Publication type: Research

In a nutshell: Researchers from Imperial College London studied patients with high blood pressure of whom 87 had developed coronary heart disease (CHD) in one study in collaboration with Lund University in Sweden. They also studied another 143 patients who had their heart arteries extensively studied using cutting edge techniques in collaboration with researchers from the Thorax centre in Holland.

They found that those who had heart attacks in the first study, as well as those whose arteries had unstable fatty plaques in the second study had much lower levels of an antibody called IgM anti MDA-LDL. Those who had the highest levels, were well protected from developing dangerous plaques in their arteries, with around a 70 per cent less chance of developing heart disease over nearly five years from one of the studies.

Length of publication: 1 webpage

Some important notes: Please contact your local NHS library if you cannot access the full text. Follow this link to find your local NHS library.

Acknowledgement: British Heart Foundation


Testing oxygen levels of newborn babies helps find serious heart defects

September 21, 2018

Source: National Institute for Health Research

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Date of publication: July 2018

Publication type: Research

In a nutshell: Measuring oxygen levels in newborn babies as part of routine care can identify cases of critical congenital heart defects sooner than waiting until symptoms appear. If 10,000 babies were screened, pulse oximetry could correctly identify about 5 of the 6 expected asymptomatic cases and might miss one. This international research suggests there would be about 14 false alarms. Waiting until babies are at least 24 hours old minimises the number of these false positives.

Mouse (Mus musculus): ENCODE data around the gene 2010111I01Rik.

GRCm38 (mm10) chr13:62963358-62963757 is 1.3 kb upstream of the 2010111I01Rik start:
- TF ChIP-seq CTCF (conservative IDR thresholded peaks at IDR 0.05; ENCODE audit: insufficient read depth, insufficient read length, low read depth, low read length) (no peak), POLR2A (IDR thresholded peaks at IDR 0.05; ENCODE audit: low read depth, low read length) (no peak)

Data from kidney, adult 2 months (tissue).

Babies with critical heart defects often show no symptoms at birth. Early detection of these problems increases the chance of successful treatment. This systematic review looked at 21 studies of 457,202 babies where pulse oximetry (measuring the amount of oxygen in the blood using a device put on the hand or foot) was used as a simple screening test.

Pulse oximetry correctly identifies 76.3% of babies who have critical congenital heart defects. It also correctly identifies 99.9% of healthy babies without problems.

Current UK newborn screening programmes do not include pulse oximetry because a national pilot scheme suggested there would be higher false positive results in routine NHS practice.

Length of publication: 1 webpage

Some important notes: Please contact your local NHS library if you cannot access the full text. Follow this link to find your local NHS library.

Acknowledgement: National Institute for Health Research


‘Virtual wards’ reduce readmissions in people after hospitalisation for heart failure

September 21, 2018

Source: National Institute for Health Research

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Date of publication: August 2018

Publication type: Research

In a nutshell: People with heart failure who receive care via virtual wards following discharge from hospital have lower rates of heart failure-related readmission and death than people discharged to other types of care.

However, virtual wards did not show similar benefits when offered to people leaving hospital with other high-risk chronic diseases.

This systematic review included randomised controlled trials of virtual wards, defined as with four operational criteria to be intensive multidisciplinary team management provided in a community setting. Out of hospital care, typically by primary care physicians, was the most common control.

This study supports the idea that an enhanced and more rounded approach to care may improve post-discharge outcomes in people with heart failure. The review described interventions that are applicable to UK care models. The evidence may be a starting point for further evaluation or trials of these.

Length of publication: 1 webpage

Some important notes: Please contact your local NHS library if you cannot access the full text. Follow this link to find your local NHS library.

Acknowledgement: National Institute for Health Research